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(Pocket-lint) - Canon describes its new, 5-megapixel, 3 x optical zoom PowerShot A95 as an entry-level camera. This is certainly true if you leave the shooting mode dial on Auto and then point and shoot. Pressing the shutter button half way sets off the auto focus and exposure. Two bleeps sound when the camera has finished metering and a green light gives you the go ahead to press the shutter button all the way.

This is no good for capturing the unexpected but with pre-planned shots, images are good quality, the camera is easy to handle if not pocket sized and the dials and menus are straightforward. If you run out of batteries, pretty much any shop will sell you a replacement set of four AA batteries. But shooting everything on Auto leaves you completely at the mercy of the camera's algorithms. With 5-megapixels, the A95 has two and half times as much information for the processor to work with than a 2-megapixel camera. Our results on Auto were mixed. Most of our test shots looked like what we were hoping for and were crisp images with true colours: some were disappointing. In particular, the camera had difficulty with shots taken on the Isis in Oxford on a very bright day and also with understanding the lines on a pinstriped white shirt.

We liked the camera better once we moved the shooting mode dial into what Canon calls the Creative Zone. This is where you can start playing with the aperture settings and shutter speed. Selecting a low aperture for portraits gave us our favourite shots. The beauty of any digital camera is being able to experiment. We ignored the rule book and took hundreds of shots with different settings, viewing the results on the LCD. At times, the processor had a severe headache trying to work out what we were shooting. Pressing the Menu button for longer than five seconds, then pressing the Set button returns all the settings to default. Experimenting drains the batteries and given that the A95 takes four, you need to invest in a set of high capacity rechargeables and a good charger to enjoy this camera. The LCD is large at 1.8" and rotates through 360 degrees. This is really useful for taking shots over the heads of a crowd or from tall buildings if you want to hang the camera out over the edge. In bright sunshine the LCD was less useful and we would have liked a hood.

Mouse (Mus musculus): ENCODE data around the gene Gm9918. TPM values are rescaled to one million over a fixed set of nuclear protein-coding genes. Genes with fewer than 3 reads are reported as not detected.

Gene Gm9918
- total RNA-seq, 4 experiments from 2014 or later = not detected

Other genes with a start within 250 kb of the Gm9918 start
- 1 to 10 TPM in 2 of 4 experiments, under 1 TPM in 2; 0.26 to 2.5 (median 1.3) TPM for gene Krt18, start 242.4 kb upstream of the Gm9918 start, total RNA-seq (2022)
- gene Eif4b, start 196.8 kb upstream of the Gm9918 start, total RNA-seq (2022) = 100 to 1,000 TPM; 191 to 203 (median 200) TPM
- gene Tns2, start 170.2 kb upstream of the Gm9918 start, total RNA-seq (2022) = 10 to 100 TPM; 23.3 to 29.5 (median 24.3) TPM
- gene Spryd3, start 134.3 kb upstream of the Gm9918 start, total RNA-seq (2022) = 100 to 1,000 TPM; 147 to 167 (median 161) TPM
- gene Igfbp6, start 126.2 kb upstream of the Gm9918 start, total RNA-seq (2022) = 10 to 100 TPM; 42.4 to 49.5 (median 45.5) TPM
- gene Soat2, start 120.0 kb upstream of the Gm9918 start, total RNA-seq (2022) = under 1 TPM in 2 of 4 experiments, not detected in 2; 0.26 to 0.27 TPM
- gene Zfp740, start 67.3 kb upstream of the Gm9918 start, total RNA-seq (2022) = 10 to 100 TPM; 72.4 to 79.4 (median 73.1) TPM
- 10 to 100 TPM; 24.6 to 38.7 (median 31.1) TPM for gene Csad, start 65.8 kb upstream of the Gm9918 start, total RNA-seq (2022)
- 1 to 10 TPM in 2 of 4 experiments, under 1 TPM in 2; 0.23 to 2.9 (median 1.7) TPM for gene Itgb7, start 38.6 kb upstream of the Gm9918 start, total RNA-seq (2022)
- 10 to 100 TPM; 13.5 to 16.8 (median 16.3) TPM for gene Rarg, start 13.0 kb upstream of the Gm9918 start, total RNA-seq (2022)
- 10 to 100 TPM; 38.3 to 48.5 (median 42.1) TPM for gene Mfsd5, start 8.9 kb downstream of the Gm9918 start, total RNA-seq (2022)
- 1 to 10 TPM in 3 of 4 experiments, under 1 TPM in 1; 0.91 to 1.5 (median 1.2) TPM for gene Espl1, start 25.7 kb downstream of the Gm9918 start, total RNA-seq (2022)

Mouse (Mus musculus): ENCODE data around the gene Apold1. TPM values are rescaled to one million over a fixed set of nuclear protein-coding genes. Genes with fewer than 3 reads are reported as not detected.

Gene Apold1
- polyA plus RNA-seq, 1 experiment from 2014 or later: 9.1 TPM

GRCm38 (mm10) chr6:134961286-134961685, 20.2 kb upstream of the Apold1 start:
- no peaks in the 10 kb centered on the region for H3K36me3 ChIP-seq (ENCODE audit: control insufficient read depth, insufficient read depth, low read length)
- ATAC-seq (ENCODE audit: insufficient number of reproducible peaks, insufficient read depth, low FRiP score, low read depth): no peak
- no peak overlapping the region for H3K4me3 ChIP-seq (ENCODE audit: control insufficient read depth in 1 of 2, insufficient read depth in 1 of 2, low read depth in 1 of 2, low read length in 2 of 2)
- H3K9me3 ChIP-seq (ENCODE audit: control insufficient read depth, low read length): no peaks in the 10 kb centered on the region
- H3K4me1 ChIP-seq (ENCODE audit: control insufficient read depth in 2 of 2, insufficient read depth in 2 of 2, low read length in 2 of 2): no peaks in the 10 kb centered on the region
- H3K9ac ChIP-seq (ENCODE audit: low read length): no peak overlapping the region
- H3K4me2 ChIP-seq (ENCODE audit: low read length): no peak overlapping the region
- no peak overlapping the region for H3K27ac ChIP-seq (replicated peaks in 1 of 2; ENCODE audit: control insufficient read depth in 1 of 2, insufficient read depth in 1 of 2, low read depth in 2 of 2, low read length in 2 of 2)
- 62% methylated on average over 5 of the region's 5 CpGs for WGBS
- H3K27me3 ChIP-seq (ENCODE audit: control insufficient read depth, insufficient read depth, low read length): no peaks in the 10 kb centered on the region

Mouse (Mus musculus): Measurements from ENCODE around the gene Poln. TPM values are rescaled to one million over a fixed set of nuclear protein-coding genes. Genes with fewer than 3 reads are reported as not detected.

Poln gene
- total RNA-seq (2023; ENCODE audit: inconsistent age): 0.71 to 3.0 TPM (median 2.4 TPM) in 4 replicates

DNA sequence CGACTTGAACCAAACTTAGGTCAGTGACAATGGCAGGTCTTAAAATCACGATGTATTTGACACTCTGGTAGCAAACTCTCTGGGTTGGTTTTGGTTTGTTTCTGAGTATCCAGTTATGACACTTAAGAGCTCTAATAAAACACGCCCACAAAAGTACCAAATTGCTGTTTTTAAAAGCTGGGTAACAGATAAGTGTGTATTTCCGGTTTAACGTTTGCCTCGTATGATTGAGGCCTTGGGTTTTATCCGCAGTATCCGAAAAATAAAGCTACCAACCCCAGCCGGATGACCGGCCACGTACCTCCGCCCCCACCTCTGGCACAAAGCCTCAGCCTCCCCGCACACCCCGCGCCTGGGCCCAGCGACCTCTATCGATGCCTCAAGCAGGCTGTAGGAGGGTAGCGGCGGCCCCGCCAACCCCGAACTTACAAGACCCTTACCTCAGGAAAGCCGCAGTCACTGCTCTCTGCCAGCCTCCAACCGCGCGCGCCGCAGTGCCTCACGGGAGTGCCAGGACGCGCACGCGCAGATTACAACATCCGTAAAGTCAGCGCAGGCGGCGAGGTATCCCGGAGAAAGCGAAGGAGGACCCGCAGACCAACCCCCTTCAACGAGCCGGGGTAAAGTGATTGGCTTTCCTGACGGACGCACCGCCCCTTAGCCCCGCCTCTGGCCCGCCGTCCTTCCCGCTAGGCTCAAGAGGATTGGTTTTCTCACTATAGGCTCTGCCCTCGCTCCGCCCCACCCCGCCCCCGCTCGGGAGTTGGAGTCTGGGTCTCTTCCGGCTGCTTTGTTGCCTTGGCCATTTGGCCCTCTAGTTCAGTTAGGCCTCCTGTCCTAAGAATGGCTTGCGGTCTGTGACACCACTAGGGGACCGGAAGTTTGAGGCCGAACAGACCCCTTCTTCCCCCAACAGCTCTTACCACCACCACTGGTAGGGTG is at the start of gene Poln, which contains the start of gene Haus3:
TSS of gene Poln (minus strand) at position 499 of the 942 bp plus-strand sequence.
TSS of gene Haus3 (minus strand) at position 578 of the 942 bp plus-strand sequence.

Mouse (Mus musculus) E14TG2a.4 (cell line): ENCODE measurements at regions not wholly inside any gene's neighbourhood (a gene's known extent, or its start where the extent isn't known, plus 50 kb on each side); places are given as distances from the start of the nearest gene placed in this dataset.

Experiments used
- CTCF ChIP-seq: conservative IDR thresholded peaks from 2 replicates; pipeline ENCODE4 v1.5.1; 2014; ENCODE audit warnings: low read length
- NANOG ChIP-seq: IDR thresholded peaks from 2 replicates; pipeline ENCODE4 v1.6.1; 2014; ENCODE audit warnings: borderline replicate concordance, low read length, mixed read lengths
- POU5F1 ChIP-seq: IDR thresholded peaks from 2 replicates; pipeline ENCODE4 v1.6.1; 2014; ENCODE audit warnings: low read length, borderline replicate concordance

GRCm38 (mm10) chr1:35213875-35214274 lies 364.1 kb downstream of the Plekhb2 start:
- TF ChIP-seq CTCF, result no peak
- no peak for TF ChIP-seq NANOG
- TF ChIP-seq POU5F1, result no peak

All our test shots were taken on the highest resolution and compression: you only take a picture once so why take it on anything but the best settings? Given that this is how everyone seems to set their digital camera, the 32Mb CompactFlash card stores only about a dozen shots. You will probably want to upgrade it to 128Mb or 256Mb. As well as manual settings, there are 14 pre-set shooting modes including special scenic modes. In fact the A95 has more shooting modes than any other Canon camera. These settings work by telling the processor what to expect. Without presets, the camera's database, which works out what the picture is, has no idea what to expect. Is the image portrait or landscape, is it underwater or outdoors? Once a shooting mode is selected, the database can discount lots of possibilities and make the calculations necessary to create the image quicker and more accurately.

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Buttons are easy to find although we wanted more control over the zoom lever: the lens seems to go from telephoto to wide angle with only a few stops in-between. The A95 has a macro mode for close ups and 9-point AiAF (artificial intelligence autofocus), a feature normally found in Canon's high-end models. This allows you to focus on off-centre subjects. The AF-assist flash helps with focus in low light conditions. We did not try the movie mode but we did test continuous shooting, fairly unsuccessfully. Our subject was a cat which really objected to the flash......flash.......flash.......flash even though we were distracting it by shouting birdie.

To recap

A very good entry level digital camera and one that is definitely worth trying out.

Writing by Debbie Davies.